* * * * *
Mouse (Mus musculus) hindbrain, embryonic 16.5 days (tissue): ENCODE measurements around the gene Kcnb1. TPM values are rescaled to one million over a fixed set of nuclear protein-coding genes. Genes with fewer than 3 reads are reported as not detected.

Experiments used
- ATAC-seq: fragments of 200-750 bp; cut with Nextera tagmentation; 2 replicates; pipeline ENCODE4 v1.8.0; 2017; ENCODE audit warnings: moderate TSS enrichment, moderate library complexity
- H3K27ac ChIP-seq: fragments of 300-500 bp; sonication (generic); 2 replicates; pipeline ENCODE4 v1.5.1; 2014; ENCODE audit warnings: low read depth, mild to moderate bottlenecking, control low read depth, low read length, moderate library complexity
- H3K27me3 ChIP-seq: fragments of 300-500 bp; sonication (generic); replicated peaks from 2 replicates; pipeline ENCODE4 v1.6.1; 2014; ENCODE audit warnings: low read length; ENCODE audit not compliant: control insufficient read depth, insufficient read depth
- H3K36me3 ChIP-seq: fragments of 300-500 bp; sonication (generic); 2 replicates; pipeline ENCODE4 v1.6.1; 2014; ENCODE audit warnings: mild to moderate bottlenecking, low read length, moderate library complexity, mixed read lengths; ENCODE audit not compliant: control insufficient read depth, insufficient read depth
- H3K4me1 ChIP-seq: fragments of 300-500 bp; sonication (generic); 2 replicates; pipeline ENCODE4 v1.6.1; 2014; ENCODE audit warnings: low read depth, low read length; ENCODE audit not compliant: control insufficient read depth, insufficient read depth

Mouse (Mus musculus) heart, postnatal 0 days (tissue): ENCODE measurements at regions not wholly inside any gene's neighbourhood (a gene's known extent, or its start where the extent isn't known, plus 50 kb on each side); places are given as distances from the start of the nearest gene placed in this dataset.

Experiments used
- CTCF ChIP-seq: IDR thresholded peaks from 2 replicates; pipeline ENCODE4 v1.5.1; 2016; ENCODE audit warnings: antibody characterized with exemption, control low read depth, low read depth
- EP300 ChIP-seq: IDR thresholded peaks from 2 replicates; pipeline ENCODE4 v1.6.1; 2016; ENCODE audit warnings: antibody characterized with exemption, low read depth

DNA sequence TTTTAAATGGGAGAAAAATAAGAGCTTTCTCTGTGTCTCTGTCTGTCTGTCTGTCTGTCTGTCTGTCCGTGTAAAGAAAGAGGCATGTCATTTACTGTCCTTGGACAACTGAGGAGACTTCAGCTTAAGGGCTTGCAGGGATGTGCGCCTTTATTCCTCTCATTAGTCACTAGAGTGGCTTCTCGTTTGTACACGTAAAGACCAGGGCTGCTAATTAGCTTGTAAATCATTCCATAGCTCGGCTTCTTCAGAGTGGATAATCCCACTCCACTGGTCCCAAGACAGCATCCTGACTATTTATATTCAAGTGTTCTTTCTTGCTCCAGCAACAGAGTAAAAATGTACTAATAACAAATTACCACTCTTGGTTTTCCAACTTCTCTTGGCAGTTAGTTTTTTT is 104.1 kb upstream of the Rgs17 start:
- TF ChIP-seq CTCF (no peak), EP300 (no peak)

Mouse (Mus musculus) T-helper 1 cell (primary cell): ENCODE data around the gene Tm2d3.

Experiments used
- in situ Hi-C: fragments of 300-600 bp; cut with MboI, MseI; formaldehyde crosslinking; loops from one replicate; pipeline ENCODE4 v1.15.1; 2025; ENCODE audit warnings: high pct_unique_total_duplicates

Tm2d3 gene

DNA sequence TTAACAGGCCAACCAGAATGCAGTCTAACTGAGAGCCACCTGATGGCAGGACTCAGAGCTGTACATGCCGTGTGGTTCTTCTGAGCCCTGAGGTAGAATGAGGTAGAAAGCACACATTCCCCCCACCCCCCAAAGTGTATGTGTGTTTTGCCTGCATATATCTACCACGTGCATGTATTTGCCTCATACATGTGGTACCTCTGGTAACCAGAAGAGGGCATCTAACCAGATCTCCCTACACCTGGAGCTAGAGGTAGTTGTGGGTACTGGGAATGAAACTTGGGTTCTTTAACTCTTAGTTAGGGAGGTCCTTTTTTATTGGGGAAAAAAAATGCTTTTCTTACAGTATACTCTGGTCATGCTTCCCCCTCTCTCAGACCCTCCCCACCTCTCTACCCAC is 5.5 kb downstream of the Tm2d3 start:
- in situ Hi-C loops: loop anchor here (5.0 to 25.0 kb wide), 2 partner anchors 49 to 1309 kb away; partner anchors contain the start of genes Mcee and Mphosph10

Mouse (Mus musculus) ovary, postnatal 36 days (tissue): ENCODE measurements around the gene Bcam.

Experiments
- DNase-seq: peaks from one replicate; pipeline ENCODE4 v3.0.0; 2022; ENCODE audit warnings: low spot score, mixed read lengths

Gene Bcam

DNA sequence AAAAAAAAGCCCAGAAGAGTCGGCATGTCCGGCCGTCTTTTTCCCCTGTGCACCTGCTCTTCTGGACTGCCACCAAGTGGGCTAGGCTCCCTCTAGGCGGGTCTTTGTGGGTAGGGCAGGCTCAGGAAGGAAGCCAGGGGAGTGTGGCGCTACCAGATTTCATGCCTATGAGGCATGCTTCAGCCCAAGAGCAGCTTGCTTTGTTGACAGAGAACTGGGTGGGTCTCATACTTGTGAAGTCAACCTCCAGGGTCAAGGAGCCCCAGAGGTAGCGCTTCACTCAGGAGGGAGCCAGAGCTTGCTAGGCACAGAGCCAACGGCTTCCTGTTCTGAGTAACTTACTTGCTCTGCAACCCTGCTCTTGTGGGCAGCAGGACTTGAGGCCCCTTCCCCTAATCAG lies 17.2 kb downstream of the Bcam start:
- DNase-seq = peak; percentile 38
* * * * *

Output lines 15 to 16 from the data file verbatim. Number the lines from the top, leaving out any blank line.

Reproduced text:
Experiments used
- in situ Hi-C: fragments of 300-600 bp; cut with MboI, MseI; formaldehyde crosslinking; loops from one replicate; pipeline ENCODE4 v1.15.1; 2025; ENCODE audit warnings: high pct_unique_total_duplicates